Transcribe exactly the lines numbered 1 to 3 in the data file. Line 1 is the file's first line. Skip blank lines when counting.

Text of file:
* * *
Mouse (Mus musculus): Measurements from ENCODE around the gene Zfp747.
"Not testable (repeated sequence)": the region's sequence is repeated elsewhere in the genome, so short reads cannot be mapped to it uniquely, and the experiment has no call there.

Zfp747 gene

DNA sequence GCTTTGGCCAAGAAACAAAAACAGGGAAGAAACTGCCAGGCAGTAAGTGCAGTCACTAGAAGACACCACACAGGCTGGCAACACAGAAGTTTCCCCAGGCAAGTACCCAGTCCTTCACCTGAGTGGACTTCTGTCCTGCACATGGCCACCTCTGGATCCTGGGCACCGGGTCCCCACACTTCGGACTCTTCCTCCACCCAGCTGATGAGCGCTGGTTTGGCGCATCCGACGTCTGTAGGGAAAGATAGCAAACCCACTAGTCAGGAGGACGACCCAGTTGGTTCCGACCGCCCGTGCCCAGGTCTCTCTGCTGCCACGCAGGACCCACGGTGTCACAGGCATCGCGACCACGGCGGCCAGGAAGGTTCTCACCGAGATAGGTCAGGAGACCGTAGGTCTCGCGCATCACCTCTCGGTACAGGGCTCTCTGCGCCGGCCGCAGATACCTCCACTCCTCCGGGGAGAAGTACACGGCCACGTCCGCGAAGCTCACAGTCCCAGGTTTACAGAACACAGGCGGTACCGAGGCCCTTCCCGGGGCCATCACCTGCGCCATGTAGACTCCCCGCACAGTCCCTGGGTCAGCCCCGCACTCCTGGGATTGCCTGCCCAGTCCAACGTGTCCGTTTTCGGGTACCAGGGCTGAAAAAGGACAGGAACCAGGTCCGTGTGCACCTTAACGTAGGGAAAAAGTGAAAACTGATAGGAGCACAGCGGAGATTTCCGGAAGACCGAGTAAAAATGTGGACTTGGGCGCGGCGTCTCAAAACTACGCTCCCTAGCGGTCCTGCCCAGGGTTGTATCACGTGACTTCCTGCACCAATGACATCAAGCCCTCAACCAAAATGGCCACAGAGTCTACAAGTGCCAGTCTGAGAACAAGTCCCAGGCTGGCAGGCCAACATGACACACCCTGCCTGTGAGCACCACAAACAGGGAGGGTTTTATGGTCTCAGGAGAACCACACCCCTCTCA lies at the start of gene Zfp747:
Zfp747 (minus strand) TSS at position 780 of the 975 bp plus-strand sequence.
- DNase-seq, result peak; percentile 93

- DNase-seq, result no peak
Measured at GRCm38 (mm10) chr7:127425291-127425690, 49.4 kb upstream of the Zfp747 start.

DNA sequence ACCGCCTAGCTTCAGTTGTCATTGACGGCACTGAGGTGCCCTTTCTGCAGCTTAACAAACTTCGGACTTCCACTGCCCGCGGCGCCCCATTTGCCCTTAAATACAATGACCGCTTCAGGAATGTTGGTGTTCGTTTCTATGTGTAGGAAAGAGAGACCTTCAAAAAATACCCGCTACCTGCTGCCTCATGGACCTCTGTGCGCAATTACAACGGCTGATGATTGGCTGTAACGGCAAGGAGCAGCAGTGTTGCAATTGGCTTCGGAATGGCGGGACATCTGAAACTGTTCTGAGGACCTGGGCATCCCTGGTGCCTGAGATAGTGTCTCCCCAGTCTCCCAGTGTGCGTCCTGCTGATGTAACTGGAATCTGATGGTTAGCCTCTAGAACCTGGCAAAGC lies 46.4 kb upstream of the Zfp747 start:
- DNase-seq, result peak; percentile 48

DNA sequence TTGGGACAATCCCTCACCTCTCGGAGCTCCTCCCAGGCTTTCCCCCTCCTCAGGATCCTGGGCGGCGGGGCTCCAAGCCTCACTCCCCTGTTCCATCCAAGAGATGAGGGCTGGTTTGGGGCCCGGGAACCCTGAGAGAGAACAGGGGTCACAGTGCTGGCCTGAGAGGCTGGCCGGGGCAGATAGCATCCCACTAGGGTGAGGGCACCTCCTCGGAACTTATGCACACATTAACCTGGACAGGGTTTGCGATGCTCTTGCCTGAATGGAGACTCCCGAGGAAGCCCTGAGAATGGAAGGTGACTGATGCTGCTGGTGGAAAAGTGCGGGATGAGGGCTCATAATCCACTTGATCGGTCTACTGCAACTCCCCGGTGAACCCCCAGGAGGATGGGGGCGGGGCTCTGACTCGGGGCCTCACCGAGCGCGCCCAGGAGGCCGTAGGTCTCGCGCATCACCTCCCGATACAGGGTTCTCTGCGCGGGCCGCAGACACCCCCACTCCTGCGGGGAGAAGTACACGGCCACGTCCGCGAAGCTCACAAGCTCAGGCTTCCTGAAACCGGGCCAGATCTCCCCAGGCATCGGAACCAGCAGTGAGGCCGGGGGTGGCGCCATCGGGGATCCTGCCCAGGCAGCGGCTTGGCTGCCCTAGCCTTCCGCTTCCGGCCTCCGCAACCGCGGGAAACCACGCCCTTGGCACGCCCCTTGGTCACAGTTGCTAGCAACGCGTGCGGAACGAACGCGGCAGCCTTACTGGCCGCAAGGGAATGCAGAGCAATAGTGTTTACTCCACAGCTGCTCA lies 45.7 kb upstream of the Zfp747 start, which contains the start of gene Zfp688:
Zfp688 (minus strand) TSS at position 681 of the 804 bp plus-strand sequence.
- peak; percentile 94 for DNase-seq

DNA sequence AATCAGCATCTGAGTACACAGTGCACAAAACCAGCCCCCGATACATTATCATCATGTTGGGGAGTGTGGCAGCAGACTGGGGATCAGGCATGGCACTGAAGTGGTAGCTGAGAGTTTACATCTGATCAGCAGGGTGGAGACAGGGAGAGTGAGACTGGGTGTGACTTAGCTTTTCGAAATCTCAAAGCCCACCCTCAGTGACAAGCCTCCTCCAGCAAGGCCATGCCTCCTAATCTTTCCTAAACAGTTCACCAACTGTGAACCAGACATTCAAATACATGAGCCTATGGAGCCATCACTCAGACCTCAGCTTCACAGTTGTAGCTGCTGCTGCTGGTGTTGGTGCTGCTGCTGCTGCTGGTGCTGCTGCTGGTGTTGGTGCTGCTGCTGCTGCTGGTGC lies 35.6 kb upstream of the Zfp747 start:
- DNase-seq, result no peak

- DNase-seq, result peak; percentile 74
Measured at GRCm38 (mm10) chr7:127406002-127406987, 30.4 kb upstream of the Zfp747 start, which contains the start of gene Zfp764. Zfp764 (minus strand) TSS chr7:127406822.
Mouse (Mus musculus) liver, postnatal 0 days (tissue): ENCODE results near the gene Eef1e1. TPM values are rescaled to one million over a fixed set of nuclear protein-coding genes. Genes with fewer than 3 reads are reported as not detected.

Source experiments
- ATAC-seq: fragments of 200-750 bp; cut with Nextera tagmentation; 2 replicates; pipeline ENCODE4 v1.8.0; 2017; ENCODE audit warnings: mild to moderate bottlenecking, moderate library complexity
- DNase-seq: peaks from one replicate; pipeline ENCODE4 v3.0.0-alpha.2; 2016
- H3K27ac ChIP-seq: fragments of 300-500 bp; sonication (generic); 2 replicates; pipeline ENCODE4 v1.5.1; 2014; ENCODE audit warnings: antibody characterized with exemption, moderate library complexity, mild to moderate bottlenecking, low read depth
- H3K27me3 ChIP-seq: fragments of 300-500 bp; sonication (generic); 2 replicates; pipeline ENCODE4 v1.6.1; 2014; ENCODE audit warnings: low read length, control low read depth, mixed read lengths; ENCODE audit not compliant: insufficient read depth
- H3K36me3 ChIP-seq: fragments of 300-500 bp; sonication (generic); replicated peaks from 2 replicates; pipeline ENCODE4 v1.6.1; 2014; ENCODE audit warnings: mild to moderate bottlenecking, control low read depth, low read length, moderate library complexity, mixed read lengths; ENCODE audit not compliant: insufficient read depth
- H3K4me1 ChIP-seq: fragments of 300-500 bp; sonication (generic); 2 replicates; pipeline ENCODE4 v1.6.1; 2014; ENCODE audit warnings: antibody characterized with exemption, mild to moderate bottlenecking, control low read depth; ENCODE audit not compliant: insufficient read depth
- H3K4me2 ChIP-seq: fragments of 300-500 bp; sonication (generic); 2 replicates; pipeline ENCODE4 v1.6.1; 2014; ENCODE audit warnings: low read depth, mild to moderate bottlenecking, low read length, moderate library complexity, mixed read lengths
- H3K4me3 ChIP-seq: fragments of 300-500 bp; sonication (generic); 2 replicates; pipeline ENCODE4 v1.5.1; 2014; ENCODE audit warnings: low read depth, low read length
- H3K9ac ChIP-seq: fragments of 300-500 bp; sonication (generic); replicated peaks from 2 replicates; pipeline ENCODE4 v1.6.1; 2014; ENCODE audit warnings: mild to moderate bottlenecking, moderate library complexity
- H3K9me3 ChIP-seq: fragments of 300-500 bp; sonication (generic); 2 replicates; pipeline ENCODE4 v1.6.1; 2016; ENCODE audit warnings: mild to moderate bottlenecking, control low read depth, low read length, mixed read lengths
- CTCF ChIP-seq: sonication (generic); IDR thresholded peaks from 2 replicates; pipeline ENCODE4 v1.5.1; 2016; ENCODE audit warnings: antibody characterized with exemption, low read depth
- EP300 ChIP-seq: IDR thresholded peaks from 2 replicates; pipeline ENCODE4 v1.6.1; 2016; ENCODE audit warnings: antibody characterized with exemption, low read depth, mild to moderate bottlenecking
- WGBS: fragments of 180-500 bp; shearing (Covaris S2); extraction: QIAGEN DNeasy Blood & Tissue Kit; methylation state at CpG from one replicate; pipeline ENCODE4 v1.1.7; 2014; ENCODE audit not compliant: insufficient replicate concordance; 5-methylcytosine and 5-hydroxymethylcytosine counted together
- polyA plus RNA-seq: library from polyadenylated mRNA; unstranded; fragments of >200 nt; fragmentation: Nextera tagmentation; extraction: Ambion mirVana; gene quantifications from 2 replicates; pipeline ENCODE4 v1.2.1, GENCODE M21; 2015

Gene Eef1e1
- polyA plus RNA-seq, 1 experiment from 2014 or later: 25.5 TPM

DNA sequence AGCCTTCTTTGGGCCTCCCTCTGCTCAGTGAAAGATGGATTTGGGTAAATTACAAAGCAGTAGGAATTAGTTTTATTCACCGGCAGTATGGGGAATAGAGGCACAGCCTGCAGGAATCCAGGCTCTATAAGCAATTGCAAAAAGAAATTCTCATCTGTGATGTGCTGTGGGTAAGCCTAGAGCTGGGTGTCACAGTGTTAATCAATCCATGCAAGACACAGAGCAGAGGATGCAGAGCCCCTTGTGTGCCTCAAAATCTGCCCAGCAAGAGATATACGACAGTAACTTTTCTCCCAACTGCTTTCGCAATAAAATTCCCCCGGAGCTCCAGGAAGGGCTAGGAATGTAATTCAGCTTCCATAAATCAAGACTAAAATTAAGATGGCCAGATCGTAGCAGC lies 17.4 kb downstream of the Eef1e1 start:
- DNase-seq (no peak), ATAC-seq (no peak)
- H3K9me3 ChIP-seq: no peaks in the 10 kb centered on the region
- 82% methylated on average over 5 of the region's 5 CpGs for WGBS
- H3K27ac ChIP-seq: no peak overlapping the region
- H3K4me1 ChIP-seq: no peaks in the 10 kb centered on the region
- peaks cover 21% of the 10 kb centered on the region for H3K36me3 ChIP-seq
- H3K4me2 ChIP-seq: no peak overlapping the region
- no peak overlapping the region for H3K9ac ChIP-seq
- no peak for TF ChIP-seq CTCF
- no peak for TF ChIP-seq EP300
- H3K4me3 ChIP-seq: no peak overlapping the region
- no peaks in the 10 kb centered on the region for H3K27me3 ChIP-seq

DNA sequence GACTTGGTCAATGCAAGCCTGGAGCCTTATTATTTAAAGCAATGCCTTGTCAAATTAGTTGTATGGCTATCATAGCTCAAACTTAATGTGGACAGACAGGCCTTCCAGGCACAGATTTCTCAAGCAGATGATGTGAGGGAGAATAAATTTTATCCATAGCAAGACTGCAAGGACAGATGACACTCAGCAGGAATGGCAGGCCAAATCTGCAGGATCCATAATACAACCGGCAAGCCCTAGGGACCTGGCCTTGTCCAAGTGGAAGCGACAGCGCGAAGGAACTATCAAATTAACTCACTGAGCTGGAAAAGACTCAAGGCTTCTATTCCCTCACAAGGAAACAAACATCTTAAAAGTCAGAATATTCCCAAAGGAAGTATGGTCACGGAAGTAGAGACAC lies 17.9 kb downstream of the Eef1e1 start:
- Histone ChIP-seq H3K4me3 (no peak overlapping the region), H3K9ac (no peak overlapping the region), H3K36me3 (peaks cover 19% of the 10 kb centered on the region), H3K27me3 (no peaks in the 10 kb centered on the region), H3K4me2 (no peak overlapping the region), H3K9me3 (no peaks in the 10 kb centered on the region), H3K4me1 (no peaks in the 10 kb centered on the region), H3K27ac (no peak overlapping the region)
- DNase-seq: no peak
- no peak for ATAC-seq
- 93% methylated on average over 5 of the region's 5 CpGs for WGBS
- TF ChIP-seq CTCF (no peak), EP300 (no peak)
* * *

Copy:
Mouse (Mus musculus): Measurements from ENCODE around the gene Zfp747.
"Not testable (repeated sequence)": the region's sequence is repeated elsewhere in the genome, so short reads cannot be mapped to it uniquely, and the experiment has no call there.

Zfp747 gene